Diary of Emotions

Experiencing different emotions have been a normal part of my daily life and thus having to take notice of it and be keenly aware of the physiological and psychological aspects of the emotion made me think of how difficult it is to fully explain emotion. Usually, what stays with our memory are the emotions that are intense and powerful, like anger, sadness and happiness, while the fleeting emotions of annoyance, impatience, worry and anxiety are taken for granted.
With the emotion diary I was acutely aware of what I was feeling but rather had difficulty in naming what I felt or in identifying what kind of emotion I was feeling. A number of theories have tried to explain human emotion. Since emotion is a subjective experience and that mush of it is experienced physically, then the theories that explain emotion do so by looking into the biological and psychological components of emotions.
The James-Lange (Atkinson, et. al. , 1996) theory says that the biological component of emotions such as physiological arousal and facial expressions are most influential in producing the subjective experience of an emotion. The theory argues that because perception of autonomic arousal constitutes the experience of an emotion and because different emotions feel different, there must be a distinct pattern of autonomic activity for each emotion.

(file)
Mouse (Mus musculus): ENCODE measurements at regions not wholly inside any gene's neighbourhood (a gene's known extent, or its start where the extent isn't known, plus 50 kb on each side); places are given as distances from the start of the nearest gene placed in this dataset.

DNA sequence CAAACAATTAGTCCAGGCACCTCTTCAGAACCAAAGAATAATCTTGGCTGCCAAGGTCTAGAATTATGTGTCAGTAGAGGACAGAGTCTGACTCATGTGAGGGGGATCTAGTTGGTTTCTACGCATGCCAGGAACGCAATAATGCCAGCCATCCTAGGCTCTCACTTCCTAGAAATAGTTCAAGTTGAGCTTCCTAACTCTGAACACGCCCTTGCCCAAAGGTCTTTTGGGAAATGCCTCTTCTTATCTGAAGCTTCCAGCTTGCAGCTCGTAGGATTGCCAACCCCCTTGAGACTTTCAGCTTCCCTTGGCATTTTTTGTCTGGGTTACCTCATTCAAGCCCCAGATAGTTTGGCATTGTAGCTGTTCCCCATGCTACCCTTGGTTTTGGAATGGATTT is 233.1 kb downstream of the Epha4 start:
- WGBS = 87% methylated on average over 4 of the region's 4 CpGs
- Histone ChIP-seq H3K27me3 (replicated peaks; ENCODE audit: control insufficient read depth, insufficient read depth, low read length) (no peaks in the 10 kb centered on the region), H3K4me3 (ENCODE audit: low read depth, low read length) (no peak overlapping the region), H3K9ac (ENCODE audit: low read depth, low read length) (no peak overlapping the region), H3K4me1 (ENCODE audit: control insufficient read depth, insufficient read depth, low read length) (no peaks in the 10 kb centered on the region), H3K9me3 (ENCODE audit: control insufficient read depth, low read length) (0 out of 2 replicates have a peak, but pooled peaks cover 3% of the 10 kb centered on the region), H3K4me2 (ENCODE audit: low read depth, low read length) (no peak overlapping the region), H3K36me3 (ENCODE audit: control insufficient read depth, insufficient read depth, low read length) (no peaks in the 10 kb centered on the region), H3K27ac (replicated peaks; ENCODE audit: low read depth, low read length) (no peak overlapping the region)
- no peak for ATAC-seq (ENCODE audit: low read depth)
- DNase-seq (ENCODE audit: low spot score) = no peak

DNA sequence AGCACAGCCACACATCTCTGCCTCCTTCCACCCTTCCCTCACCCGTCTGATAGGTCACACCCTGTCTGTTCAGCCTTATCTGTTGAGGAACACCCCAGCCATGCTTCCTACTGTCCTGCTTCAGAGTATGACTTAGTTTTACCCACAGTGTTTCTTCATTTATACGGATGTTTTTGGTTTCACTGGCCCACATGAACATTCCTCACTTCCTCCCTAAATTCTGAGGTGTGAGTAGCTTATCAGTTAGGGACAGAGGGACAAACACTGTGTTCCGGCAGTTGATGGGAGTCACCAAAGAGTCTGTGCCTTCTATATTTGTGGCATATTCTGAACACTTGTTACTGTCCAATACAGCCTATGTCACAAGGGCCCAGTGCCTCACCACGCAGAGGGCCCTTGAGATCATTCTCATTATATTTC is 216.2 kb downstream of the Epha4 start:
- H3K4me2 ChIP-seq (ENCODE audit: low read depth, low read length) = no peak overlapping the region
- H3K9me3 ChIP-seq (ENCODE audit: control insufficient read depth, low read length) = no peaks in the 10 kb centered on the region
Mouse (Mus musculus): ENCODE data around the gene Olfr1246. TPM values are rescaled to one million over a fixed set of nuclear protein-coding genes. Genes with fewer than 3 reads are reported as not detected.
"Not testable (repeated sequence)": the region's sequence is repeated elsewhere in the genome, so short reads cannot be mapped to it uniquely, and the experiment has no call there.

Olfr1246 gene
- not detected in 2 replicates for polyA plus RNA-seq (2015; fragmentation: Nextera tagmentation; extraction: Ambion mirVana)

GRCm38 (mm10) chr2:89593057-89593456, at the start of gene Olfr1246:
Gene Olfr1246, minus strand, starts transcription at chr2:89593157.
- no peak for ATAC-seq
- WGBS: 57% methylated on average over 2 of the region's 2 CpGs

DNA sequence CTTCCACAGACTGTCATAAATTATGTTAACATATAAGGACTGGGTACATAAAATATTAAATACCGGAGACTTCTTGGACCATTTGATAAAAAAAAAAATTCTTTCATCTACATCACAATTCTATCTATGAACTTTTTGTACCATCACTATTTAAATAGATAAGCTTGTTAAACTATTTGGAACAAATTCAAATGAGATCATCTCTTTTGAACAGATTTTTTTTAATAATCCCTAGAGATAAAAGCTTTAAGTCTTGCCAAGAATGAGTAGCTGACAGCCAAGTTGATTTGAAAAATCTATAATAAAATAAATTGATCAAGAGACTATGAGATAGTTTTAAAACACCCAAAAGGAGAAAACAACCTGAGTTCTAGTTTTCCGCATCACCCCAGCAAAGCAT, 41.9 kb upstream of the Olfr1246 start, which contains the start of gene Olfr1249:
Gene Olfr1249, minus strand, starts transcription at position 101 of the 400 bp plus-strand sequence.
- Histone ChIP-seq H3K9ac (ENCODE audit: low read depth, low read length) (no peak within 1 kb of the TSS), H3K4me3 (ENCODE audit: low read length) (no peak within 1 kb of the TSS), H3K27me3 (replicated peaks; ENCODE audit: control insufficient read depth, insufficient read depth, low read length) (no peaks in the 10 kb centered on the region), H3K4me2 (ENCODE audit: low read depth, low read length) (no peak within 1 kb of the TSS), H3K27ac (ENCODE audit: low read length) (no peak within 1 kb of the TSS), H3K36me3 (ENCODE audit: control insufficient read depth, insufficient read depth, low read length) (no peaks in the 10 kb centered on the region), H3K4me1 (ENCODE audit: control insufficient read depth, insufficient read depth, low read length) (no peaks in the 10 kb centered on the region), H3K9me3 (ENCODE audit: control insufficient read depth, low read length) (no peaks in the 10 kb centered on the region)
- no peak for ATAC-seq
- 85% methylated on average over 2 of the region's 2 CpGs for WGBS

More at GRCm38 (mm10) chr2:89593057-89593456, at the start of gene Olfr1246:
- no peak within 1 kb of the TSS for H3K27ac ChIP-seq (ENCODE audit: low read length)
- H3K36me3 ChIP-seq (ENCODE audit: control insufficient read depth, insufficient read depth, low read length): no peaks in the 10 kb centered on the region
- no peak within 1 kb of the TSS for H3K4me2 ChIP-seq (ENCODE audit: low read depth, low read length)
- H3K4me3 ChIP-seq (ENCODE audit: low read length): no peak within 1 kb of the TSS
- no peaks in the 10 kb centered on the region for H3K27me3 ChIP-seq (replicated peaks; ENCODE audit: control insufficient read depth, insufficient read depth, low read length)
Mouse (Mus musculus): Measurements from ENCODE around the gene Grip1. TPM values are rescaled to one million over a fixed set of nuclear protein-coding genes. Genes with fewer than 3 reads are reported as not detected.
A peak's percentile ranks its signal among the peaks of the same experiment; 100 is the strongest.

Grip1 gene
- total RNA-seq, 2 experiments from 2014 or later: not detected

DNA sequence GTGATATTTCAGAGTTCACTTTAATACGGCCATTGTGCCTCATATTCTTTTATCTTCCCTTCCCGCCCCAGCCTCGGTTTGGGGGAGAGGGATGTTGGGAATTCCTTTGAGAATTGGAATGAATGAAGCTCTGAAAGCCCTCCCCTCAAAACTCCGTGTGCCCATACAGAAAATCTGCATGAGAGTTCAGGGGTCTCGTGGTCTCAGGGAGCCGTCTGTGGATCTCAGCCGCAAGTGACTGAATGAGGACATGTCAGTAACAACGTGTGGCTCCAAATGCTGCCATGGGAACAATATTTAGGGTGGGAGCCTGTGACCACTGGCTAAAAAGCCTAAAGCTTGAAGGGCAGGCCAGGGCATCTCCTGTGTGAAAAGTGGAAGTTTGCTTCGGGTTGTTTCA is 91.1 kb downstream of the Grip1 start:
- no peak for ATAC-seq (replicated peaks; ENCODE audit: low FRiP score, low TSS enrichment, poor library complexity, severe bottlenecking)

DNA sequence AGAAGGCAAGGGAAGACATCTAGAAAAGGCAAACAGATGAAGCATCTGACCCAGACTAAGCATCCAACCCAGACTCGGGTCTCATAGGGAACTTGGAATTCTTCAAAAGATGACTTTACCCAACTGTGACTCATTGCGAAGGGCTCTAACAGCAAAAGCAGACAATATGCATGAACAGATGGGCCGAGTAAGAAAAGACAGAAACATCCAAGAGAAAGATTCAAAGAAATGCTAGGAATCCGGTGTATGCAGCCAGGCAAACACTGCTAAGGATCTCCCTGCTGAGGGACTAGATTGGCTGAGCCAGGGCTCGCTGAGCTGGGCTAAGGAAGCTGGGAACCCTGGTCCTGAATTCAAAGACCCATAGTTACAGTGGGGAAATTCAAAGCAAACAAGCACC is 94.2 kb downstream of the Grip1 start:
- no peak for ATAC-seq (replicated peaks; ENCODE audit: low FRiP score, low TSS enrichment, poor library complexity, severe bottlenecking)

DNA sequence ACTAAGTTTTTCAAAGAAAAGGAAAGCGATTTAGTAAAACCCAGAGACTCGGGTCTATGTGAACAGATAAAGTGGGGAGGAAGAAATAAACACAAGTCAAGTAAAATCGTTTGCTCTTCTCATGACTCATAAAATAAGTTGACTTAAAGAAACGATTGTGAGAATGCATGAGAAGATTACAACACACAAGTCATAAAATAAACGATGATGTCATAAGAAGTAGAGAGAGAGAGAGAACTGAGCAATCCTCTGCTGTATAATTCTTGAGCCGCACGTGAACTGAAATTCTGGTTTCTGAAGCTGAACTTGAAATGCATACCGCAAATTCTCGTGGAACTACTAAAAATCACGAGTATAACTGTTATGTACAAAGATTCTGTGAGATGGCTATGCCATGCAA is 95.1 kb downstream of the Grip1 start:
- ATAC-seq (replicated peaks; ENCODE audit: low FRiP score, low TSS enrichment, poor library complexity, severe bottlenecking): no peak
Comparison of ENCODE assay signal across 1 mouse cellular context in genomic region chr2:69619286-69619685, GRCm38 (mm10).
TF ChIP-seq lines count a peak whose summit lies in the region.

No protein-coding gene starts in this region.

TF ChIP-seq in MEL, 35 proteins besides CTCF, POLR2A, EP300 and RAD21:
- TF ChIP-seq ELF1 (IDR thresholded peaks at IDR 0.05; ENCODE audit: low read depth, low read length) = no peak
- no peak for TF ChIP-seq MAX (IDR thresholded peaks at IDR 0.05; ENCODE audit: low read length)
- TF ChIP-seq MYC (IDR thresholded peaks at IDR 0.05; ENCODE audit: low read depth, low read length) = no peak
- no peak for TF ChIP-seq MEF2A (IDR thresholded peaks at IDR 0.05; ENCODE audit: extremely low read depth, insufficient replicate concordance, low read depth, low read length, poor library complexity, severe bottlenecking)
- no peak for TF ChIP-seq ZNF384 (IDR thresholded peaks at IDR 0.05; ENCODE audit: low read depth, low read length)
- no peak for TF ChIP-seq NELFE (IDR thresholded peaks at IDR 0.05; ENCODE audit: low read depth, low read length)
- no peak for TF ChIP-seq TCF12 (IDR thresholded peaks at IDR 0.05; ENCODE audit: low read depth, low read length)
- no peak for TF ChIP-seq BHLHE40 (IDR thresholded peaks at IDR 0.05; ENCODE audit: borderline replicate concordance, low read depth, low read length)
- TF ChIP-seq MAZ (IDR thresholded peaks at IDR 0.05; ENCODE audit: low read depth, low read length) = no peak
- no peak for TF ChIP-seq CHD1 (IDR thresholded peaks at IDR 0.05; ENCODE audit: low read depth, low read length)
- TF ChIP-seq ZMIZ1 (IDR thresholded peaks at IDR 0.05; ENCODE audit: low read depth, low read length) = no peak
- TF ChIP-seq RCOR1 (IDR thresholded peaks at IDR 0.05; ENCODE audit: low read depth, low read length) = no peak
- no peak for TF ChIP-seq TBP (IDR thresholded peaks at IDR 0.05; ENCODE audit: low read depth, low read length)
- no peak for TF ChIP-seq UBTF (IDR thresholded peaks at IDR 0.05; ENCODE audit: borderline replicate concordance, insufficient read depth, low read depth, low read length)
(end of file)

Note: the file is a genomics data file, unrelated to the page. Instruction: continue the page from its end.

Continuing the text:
Thus, when my heart beat races and the hairs at the back of my neck rise, I feel fear and so I cower in my seat or close my eyes as I watch a horror movie. On the other hand, the cognitive appraisal theory of Schachter and Singer (1962) espoused that cognitive appraisal are sufficient to determine the quality of emotional experience, thus if people could be induced to be in a neutral state of autonomic arousal, the quality of their emotion would be determined solely by their appraisal of the situation.
Hence, upon observing my surroundings wherein I was in front of the TV inside my house with all the doors and windows locked, I would feel that being afraid of the movie is childish and hence I would stop being afraid. Based on my experience, I could say that to be able to have a complete understanding of emotions, one must take into account the biological and the psychological aspects of the emotion. With the various intensity and kinds of emotions that we go through in a single day, it is unrealistic to say that emotions are entirely biological or physiological or that it is purely psychological.

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